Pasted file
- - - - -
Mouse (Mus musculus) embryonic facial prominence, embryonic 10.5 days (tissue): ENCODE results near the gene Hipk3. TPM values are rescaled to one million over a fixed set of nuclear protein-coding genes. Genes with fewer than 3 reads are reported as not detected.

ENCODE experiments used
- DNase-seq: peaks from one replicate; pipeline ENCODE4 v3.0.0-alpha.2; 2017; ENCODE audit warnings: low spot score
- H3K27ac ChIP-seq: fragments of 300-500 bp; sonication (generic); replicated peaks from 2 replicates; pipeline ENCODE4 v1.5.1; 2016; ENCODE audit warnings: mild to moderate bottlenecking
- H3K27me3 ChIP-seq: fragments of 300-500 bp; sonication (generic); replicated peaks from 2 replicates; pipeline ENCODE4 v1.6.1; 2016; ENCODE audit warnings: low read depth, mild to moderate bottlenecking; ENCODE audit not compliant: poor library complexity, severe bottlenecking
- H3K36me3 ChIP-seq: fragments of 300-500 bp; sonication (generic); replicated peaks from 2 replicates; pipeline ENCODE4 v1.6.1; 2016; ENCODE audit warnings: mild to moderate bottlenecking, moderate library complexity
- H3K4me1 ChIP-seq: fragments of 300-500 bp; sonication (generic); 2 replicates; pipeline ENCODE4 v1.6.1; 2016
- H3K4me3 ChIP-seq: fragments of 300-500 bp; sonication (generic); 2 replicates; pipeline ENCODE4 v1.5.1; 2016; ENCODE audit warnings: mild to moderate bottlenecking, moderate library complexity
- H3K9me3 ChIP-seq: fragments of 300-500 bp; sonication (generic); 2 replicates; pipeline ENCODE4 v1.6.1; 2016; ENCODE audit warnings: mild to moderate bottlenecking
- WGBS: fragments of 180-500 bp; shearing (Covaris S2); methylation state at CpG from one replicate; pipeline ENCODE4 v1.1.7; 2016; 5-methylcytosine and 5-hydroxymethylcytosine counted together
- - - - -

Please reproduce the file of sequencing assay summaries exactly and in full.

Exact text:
Mouse (Mus musculus) embryonic facial prominence, embryonic 10.5 days (tissue): ENCODE results near the gene Hipk3. TPM values are rescaled to one million over a fixed set of nuclear protein-coding genes. Genes with fewer than 3 reads are reported as not detected.

ENCODE experiments used
- DNase-seq: peaks from one replicate; pipeline ENCODE4 v3.0.0-alpha.2; 2017; ENCODE audit warnings: low spot score
- H3K27ac ChIP-seq: fragments of 300-500 bp; sonication (generic); replicated peaks from 2 replicates; pipeline ENCODE4 v1.5.1; 2016; ENCODE audit warnings: mild to moderate bottlenecking
- H3K27me3 ChIP-seq: fragments of 300-500 bp; sonication (generic); replicated peaks from 2 replicates; pipeline ENCODE4 v1.6.1; 2016; ENCODE audit warnings: low read depth, mild to moderate bottlenecking; ENCODE audit not compliant: poor library complexity, severe bottlenecking
- H3K36me3 ChIP-seq: fragments of 300-500 bp; sonication (generic); replicated peaks from 2 replicates; pipeline ENCODE4 v1.6.1; 2016; ENCODE audit warnings: mild to moderate bottlenecking, moderate library complexity
- H3K4me1 ChIP-seq: fragments of 300-500 bp; sonication (generic); 2 replicates; pipeline ENCODE4 v1.6.1; 2016
- H3K4me3 ChIP-seq: fragments of 300-500 bp; sonication (generic); 2 replicates; pipeline ENCODE4 v1.5.1; 2016; ENCODE audit warnings: mild to moderate bottlenecking, moderate library complexity
- H3K9me3 ChIP-seq: fragments of 300-500 bp; sonication (generic); 2 replicates; pipeline ENCODE4 v1.6.1; 2016; ENCODE audit warnings: mild to moderate bottlenecking
- WGBS: fragments of 180-500 bp; shearing (Covaris S2); methylation state at CpG from one replicate; pipeline ENCODE4 v1.1.7; 2016; 5-methylcytosine and 5-hydroxymethylcytosine counted together